Since no-one was catching South Korean supernova Yun Sungbin, the window of opportunity had shrunk to silver and bronze, and in a tense finale of fractional shifts Parsons thought he had butchered his chance only to be rescued when five-time world champion Martins Dukurs of Latvia racked up the errors to slip from second to fourth.
“It was a bit of a rollercoaster after that fourth run. I was devastated, I thought I’d binned it totally,” said Parsons, who missed out on silver by only two hundredths of a second. “I made a couple of mistakes down there that dropped me behind Nikita (Tregubov, silver) and (potentially) Martins. Unfortunately for him, he made a couple of mistakes which cost him two spots.
“Before he went down he was the last person I would have expected to make those mistakes. I’m very grateful I got lucky and I’ve got to try to process what happened because it doesn’t seem real to me.”
Waiting patiently to throw their arms around their son were father David, who once ran against Olympic gold medalist hurdler David Hemery, and mother Judith, who claimed she had not been so stressed since her school days waiting for her exam results, and that, she said, was a long time ago.
“I can’t tell you how emotional it’s been,” she said. “It’s worse than the exam nerves I used to get when I was 11 years old. I thought ‘oh no’. My heart sank. And it was Jack Thomas (fellow slider) who turned to me and said ‘there’s still hope’.”
Parsons, 30, came to this madcap sport via a student hangover at Bath University, never imagining that an agreement struck through the haze of barbecue beers would conclude like this.
“Adam Pengilly is the one to blame. He was invited along to a barbecue during the summer. Because I was one of those students who stayed in Bath for the summer I didn’t have a place to stay, so I stayed on my friend’s couch,” said Parsons, who chose Bath to purse his athletics ambitions in the 400 metres.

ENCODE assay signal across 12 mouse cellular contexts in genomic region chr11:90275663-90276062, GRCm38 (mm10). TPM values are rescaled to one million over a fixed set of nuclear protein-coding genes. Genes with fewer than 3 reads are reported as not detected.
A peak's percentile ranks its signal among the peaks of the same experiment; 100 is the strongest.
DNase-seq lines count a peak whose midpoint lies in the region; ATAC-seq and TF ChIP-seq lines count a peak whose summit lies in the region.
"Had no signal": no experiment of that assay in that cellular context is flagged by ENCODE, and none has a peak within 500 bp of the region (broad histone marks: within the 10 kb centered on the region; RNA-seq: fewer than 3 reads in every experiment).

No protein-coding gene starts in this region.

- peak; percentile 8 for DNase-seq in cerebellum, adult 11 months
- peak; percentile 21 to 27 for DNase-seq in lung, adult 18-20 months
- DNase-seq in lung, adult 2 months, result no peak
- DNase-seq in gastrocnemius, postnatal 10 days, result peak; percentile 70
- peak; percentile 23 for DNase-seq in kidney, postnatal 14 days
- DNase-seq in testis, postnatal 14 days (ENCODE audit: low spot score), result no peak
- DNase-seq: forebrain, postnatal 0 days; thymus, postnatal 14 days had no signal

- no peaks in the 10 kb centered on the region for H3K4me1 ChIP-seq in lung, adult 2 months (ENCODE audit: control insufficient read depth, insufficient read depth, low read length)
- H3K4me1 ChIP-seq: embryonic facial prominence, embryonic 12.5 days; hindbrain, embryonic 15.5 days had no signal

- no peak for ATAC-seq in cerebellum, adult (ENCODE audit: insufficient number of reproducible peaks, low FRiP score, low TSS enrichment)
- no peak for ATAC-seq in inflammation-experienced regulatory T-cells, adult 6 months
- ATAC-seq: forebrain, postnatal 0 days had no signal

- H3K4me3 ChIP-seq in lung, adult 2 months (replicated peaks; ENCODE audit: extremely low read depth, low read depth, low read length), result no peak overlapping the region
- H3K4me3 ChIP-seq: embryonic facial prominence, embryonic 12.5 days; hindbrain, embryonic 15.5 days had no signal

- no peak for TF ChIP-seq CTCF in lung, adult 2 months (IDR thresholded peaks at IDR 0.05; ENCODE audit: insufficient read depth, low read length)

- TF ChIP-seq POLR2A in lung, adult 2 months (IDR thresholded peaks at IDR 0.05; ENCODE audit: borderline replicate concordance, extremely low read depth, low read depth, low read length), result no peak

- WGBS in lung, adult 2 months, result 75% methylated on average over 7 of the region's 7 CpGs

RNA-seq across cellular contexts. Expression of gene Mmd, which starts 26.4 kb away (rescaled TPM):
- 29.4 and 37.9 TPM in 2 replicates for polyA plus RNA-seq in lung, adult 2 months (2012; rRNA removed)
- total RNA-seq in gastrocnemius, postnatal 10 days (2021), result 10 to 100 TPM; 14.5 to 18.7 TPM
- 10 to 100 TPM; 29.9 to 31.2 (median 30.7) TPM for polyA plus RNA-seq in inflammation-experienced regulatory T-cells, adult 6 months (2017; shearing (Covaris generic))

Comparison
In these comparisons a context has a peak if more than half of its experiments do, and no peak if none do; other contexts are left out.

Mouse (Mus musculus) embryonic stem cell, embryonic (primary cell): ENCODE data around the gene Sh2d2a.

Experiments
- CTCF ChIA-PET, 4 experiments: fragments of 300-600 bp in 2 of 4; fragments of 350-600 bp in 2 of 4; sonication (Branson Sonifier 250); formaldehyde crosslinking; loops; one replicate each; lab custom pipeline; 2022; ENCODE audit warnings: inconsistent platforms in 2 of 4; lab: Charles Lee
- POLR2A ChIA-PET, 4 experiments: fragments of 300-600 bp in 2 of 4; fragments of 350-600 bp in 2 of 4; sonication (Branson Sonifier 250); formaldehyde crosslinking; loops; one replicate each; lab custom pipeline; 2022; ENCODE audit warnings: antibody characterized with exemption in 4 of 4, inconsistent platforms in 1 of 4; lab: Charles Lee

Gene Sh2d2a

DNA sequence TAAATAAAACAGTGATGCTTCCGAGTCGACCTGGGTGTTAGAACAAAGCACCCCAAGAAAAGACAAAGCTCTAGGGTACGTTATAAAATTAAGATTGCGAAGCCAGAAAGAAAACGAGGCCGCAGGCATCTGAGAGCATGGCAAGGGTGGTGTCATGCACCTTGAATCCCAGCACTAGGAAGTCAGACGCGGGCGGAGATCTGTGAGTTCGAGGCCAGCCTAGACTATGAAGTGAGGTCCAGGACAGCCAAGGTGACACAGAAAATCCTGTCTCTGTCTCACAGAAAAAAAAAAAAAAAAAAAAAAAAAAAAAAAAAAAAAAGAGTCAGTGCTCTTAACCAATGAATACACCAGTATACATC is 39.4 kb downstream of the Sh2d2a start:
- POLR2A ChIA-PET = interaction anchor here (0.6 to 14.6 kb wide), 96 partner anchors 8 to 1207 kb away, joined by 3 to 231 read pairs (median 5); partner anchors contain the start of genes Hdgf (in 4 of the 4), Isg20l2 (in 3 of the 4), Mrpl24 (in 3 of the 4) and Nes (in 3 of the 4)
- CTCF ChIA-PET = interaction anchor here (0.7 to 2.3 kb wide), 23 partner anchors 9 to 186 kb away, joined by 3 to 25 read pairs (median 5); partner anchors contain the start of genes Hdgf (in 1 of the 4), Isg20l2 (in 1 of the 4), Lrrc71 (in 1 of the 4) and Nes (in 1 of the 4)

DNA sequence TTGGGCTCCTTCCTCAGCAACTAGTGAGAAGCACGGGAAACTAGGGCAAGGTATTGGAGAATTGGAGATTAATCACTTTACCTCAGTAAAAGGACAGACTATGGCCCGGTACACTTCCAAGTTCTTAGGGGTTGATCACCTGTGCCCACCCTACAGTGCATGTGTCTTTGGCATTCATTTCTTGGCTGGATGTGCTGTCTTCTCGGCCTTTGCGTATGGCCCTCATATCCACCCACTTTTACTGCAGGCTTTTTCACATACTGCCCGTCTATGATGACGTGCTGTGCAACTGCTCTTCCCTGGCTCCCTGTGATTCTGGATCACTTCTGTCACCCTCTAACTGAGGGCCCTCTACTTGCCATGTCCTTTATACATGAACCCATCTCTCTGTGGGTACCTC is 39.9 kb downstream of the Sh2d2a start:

“Adam had persuaded him to come and have a go at some skeleton trials. I didn’t even know what skeleton was at the time. I went along but I was suffering a little bit with the fun of the night before and I skipped all the testing they were doing.
“Then Adam said to me do you want to have a go on the push track as well. It was just a bit of fun, then I tried a bit harder and it was great fun, and a great hangover cure. But the next time Adam invited me to a push camp with all the GB guys on it, I brought my spikes and won the push competition.”
The path to bronze nirvana was rutted with pitfalls. Twice he was kicked off the skeleton programme, forcing him to fund his own progression until he was recalled decisively at the start of the 2012-13 season, when he posted his only podium finish before this.
Parsons is part of the remarkable rise of the British skeleton community, expressed most emphatically in the performance of the women, who via the agency of Shelley Rudman, Amy Williams and Lizzy Yarnold have returned silver and two golds in successive games.
Parsons ends a 70-year wait for a British male to claim a medal, following John Crammond, who stood on the podium in St Moritz, to bronze. Crammond went down the shute wearing a knitted sweater and a helmet that was more plant pot than aerodynamic bullet.
There are some who would welcome more of that low-tech immersion, not least the ruddy-faced Latvian coach grumbling about the impact of technology on his sport, not suits in this instance, the subject of earlier laments, but runners and materials in sled science that he claims diminishes the agency of the rider.
Piffle. On this occasion it was human error that cost his man, a short circuit of the old brain function under pressure, not the inferiority of the kit beneath him.
What next for Parsons? A hangover, surely. “I’ll be enjoying myself for the last week of the Games, and trying to watch as many of my team-mates as possible.”
Starting with Yarnold and Laura Deas, who continue the hunt for skeleton medals today.